The Colloidal Microstructure Of Mechanically Reinforced Organohydrogels

Conference Dates

July 21-24, 2019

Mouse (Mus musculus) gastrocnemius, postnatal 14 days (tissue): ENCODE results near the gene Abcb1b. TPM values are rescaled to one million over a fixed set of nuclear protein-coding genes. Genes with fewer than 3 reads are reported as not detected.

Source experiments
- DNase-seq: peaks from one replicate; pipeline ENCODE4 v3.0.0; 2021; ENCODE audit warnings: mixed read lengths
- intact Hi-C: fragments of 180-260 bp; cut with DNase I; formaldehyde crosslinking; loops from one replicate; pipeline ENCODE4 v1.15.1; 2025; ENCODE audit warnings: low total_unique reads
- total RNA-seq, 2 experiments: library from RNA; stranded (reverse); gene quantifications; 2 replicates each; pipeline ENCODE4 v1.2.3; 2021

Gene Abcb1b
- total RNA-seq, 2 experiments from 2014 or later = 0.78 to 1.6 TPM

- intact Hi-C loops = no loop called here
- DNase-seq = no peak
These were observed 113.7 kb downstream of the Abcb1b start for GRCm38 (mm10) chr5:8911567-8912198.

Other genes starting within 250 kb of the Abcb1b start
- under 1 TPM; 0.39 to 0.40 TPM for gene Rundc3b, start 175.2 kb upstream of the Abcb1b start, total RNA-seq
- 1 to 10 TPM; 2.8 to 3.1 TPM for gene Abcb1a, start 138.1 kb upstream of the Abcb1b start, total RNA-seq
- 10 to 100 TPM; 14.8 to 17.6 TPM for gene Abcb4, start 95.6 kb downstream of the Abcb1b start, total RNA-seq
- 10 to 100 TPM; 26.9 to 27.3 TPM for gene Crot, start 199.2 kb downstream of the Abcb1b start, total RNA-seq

There has been a surge of interest in composite hydrogel materials that can be spun into fiber form, because of advantages associated with increased moisture holding, mechanical enhancement, and biocompatibility. Nevertheless, a major challenge is that it is difficult to generate fibers with functional microstructure without expensive post-processing steps. We introduce a colloidal gel system comprised of nanoemulsion droplets of poly(dimethylsiloxane) (PDMS) suspended in a continuous phase comprised of a double network hydrogel precursor that contains sodium alginate and poly(ethylene glycol diacrylate) (PEGDA). The nanoemulsions undergo self-assembly at elevated temperatures to form hydrophobic networks with different length scales, which can be crosslinked by UV light due to its hydrogel phase. We find that the length scales of the colloidal nanoemulsions are tuned independently using the applied shear rate and temperature in a cylindrical spinneret, generating solid organohydrogel fibers with different microstructures. Furthermore, we show that it is possible to introduce a double network hydrogel precursor that is compatible with the self-assembling nanoemulsions, thus generating fibers with enhanced Young's modulus, fracture energy, and rupture stress. This study utilizes state-of-the-art understanding of colloidal gel rheology and hydrogel chemistry to generate new types of mechanically reinforced materials that can also be used to control drug loading and release.

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